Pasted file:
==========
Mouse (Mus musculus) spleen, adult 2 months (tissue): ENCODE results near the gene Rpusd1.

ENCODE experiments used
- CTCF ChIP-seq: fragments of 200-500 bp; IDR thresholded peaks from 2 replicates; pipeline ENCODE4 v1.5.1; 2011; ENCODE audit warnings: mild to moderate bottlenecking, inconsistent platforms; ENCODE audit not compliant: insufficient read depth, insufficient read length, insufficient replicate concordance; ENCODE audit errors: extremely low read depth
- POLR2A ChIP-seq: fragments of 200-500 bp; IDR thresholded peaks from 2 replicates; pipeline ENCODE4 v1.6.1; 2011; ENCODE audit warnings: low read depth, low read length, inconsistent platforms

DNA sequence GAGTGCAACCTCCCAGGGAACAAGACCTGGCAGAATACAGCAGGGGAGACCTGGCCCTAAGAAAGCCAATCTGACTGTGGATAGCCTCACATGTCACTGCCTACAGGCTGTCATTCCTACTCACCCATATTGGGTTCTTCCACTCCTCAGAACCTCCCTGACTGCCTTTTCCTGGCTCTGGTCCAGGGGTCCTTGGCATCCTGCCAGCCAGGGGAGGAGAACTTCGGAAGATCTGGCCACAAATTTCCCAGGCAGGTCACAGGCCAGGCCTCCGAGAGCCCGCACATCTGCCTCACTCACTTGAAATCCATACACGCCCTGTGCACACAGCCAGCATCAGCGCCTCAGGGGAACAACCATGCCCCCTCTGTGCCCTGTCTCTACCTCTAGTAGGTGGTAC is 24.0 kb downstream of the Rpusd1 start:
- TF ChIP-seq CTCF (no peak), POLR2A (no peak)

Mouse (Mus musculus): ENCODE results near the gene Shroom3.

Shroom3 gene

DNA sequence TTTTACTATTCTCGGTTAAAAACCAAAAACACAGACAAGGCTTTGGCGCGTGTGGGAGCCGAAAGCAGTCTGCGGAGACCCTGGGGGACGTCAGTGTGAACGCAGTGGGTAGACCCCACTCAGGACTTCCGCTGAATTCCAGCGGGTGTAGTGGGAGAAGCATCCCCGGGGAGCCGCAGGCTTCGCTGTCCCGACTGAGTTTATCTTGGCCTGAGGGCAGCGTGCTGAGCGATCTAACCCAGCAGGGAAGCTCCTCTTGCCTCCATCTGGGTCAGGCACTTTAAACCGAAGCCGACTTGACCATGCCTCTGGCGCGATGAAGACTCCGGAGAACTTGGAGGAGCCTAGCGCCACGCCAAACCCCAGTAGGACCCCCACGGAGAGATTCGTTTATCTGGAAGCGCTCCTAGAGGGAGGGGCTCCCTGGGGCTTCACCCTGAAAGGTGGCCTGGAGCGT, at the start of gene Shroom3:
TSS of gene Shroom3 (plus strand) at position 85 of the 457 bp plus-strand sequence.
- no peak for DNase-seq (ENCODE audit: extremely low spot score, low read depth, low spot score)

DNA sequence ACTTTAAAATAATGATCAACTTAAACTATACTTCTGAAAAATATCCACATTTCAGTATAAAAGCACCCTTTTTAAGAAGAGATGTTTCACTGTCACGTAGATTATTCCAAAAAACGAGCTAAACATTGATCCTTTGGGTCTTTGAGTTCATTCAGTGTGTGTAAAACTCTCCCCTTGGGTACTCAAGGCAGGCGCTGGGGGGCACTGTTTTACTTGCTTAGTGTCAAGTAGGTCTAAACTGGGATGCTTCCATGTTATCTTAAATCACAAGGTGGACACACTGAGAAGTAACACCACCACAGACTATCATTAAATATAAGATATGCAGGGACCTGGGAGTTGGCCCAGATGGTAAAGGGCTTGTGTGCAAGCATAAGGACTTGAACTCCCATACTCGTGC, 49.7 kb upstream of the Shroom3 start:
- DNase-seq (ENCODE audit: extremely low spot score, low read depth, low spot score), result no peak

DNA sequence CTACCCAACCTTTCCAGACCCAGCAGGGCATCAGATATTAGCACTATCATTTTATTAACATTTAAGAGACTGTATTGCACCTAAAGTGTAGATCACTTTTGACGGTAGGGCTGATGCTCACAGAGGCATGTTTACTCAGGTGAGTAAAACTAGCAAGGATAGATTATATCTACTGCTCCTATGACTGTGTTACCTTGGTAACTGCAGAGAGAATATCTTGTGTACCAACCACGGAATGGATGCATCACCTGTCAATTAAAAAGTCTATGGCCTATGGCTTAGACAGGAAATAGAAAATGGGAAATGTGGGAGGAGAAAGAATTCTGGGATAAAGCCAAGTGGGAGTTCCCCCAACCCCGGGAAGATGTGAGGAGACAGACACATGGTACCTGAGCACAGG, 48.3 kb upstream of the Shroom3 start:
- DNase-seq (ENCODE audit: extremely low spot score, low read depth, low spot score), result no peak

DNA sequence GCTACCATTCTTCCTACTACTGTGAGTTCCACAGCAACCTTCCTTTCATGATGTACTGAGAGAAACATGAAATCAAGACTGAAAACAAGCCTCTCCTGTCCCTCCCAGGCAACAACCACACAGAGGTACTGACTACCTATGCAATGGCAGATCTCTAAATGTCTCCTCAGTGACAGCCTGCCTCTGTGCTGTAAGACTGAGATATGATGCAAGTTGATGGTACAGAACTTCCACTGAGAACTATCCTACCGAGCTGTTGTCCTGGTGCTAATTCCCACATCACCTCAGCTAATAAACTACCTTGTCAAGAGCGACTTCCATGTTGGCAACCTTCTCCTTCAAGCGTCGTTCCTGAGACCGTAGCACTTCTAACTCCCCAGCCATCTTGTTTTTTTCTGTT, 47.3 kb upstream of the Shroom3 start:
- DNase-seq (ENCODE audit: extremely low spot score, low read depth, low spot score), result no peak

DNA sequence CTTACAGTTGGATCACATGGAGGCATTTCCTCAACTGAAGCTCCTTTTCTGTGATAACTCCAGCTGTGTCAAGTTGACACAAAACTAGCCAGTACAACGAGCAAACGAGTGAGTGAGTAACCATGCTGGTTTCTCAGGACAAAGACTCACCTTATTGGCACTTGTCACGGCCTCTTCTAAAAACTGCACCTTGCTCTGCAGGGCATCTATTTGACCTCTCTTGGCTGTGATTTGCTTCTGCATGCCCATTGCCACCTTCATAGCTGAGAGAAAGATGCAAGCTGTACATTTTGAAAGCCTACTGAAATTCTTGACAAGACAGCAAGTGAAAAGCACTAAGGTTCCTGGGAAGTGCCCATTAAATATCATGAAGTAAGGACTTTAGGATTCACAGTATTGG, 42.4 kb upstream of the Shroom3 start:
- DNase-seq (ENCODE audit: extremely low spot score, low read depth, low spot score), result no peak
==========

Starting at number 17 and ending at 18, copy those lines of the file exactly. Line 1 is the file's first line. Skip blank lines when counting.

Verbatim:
- DNase-seq (ENCODE audit: extremely low spot score, low read depth, low spot score), result no peak

DNA sequence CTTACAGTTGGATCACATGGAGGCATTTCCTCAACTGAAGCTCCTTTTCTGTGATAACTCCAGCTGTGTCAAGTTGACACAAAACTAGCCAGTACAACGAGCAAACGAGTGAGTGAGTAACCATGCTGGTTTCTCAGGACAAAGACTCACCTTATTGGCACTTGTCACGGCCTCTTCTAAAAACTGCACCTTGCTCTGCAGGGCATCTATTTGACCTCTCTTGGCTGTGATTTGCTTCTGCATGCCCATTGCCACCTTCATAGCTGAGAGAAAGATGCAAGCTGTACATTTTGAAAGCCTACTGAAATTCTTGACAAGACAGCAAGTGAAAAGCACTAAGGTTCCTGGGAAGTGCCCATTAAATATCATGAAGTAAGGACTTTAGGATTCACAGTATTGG, 42.4 kb upstream of the Shroom3 start: